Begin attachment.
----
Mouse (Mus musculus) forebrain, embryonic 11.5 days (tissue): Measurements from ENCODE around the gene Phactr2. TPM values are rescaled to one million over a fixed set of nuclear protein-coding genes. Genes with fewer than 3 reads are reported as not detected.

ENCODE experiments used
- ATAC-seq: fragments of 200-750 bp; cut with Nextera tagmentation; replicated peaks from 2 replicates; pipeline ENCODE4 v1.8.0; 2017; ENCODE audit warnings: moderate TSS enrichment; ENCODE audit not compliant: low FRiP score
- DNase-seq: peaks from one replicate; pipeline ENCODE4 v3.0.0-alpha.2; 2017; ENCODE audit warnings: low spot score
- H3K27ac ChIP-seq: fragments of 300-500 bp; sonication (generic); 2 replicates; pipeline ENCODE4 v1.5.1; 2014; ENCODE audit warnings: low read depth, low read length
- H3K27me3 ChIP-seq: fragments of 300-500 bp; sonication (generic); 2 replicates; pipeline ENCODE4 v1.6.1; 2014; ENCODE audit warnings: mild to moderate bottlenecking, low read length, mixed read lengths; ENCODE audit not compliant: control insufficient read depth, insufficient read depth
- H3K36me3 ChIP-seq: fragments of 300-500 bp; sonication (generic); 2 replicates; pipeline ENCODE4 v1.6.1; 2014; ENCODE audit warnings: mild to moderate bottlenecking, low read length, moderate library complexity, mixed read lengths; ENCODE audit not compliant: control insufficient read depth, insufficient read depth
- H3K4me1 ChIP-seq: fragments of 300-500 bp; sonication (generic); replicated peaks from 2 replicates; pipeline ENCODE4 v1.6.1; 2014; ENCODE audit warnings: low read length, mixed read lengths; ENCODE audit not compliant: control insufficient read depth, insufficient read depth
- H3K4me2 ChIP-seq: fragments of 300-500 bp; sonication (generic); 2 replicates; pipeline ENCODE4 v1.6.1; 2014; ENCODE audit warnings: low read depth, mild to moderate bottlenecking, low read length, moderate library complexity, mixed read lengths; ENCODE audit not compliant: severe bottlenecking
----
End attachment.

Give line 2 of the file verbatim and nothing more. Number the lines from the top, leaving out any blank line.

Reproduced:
ENCODE experiments used